Be open to not knowing how the journey will progress. It can be scary not knowing how far away the destination is or exactly what it will look like when you get there, but it can be a really good thing.
If you can stay open-minded, you’ll probably be surprised — and end up with a better course as a result.
3. Don’t get stuck on the small things.
If you’re stuck on issues like pricing, then by all means seek other peoples’ advice about where to start — but don’t waste too much time.
Pricing depends on so many variables unique to your business, audience and style and there’s no blueprint. You may need to take a deep breath, jump in with your best guess and then adjust as you go along.
None of this is set in stone, and one of the great things about this kind of format is that you can easily keep the things that work and leave behind the things that don’t.
Where can readers find you online?
The best place to find me is at my website, and you’ll find a page there which lists my current online courses. I’m also on Facebook and Twitter.
Get your first course out the door
It can be overwhelming to manage all of the moving pieces that go into creating and selling your first course.
But as you can see from Sara’s experience, it is possible.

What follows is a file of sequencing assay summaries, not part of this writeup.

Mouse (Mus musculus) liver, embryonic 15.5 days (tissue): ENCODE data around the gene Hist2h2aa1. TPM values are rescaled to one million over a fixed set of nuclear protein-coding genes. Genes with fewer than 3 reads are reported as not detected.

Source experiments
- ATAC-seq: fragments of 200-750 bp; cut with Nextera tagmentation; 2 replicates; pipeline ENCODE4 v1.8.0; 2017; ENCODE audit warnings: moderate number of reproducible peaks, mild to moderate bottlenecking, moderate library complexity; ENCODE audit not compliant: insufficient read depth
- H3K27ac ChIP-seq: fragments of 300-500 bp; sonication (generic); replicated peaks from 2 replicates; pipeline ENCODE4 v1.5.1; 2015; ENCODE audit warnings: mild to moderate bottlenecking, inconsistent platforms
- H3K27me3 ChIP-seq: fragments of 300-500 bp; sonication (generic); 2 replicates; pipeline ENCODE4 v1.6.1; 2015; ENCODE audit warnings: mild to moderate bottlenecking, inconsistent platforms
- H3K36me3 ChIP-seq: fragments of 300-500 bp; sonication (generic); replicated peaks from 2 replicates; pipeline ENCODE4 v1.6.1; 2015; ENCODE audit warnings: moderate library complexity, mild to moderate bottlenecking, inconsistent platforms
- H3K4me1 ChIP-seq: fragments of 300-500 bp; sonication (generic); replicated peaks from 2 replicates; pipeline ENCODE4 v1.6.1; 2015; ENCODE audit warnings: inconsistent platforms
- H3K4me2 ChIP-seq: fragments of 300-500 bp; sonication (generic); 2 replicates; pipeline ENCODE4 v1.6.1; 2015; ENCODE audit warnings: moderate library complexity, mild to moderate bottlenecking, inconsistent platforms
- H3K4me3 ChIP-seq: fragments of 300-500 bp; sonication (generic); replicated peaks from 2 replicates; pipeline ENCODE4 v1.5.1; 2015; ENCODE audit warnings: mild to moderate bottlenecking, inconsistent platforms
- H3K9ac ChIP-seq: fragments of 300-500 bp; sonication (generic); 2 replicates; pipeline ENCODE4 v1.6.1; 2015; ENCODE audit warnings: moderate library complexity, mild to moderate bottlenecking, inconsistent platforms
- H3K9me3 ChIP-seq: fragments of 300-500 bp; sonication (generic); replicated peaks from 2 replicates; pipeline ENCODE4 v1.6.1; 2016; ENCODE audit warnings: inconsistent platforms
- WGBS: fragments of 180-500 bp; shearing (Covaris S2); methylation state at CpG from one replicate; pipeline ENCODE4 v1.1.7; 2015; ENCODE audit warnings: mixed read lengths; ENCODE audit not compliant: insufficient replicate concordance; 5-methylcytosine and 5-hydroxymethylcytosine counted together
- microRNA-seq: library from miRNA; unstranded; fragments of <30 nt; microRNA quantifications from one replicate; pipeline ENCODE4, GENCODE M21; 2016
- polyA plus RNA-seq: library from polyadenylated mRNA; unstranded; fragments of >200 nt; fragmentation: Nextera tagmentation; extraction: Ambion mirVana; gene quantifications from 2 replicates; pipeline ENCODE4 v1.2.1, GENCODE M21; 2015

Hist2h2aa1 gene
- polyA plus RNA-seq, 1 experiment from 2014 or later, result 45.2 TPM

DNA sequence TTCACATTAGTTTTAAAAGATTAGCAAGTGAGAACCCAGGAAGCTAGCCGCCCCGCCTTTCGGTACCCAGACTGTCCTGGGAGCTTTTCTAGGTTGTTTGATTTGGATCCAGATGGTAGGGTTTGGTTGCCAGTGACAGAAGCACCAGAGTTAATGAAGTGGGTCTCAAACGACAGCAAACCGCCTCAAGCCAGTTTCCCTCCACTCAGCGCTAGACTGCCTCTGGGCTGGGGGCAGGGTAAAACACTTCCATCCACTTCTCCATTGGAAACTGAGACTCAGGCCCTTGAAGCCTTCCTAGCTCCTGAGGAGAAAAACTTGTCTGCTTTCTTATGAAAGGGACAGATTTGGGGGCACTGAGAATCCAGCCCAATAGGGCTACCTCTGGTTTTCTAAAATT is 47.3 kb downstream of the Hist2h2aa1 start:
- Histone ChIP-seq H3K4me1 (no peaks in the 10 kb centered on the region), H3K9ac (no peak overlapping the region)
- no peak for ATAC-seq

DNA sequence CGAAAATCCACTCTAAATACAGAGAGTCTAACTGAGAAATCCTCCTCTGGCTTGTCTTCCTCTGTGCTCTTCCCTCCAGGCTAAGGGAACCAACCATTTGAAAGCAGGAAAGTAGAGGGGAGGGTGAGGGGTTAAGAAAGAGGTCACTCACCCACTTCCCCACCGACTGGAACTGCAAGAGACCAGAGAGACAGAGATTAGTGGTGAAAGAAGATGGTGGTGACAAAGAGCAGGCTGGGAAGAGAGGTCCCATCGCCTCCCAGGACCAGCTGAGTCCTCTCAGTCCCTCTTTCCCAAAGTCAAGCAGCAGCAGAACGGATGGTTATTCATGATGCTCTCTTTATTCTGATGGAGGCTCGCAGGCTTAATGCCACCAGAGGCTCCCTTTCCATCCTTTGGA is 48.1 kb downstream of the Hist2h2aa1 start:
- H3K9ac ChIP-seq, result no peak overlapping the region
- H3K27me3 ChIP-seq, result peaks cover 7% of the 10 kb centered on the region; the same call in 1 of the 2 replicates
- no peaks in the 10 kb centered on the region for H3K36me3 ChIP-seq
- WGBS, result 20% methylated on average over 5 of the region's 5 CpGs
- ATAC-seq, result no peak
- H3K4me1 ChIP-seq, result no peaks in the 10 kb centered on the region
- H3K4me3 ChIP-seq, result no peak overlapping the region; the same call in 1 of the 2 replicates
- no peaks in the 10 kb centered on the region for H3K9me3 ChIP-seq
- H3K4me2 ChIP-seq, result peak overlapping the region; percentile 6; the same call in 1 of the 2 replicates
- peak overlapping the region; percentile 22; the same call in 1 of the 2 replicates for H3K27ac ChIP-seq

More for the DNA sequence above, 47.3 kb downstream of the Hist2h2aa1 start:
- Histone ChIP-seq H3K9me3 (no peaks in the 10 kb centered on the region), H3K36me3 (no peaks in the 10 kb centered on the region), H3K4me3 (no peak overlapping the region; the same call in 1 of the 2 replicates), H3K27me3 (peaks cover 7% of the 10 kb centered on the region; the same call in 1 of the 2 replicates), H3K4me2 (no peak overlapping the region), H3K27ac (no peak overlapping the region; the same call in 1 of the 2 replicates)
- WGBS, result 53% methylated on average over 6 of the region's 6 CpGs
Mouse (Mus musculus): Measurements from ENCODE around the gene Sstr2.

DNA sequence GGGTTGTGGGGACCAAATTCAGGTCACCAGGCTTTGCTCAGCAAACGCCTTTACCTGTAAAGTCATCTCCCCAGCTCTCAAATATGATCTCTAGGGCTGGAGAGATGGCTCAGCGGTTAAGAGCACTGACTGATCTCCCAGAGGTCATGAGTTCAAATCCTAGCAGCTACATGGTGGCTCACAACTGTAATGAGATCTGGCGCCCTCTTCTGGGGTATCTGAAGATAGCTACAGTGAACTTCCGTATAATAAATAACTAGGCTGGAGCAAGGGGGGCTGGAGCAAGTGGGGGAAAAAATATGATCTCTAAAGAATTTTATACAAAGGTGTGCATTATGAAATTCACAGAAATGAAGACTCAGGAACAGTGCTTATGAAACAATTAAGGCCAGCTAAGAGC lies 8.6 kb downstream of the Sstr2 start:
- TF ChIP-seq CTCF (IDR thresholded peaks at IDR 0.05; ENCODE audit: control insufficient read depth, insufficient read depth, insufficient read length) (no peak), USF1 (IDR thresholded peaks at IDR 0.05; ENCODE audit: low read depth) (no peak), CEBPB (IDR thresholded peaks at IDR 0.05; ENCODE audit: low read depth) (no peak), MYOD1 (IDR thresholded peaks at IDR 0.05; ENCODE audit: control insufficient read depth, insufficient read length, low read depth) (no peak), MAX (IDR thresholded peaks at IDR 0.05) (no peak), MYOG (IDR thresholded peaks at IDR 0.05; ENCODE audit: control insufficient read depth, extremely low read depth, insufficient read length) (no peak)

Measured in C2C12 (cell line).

And I guarantee it will be fun once you get past the overwhelm.
Think about how relieved you’ll feel when you can finally check “create my first online course” off your bucket list.
Imagine the positive impact you’ll have on your audience when you solve their burning pain points.
So take a look at your to do list and see what one small step you can take today to get you closer to that goal.
Who knows — this time next year, maybe we’ll be featuring you here on the Community Spotlight!
What are your takeaways from Sara’s course creation journey, and how can you apply them to your business? Let us know in the comments!
This is so inspiring! One reassuring takeaway for me is about tolerating the chaos. My creative process is a chaotic one — I get there in the end — and this was validating.
Thank you for these helpful posts, Jessica!
I’m so glad to hear that, Summer! We all have different processes, and it can be really reassuring to know that we’re doing something similar, and that’s working for someone else. 🙂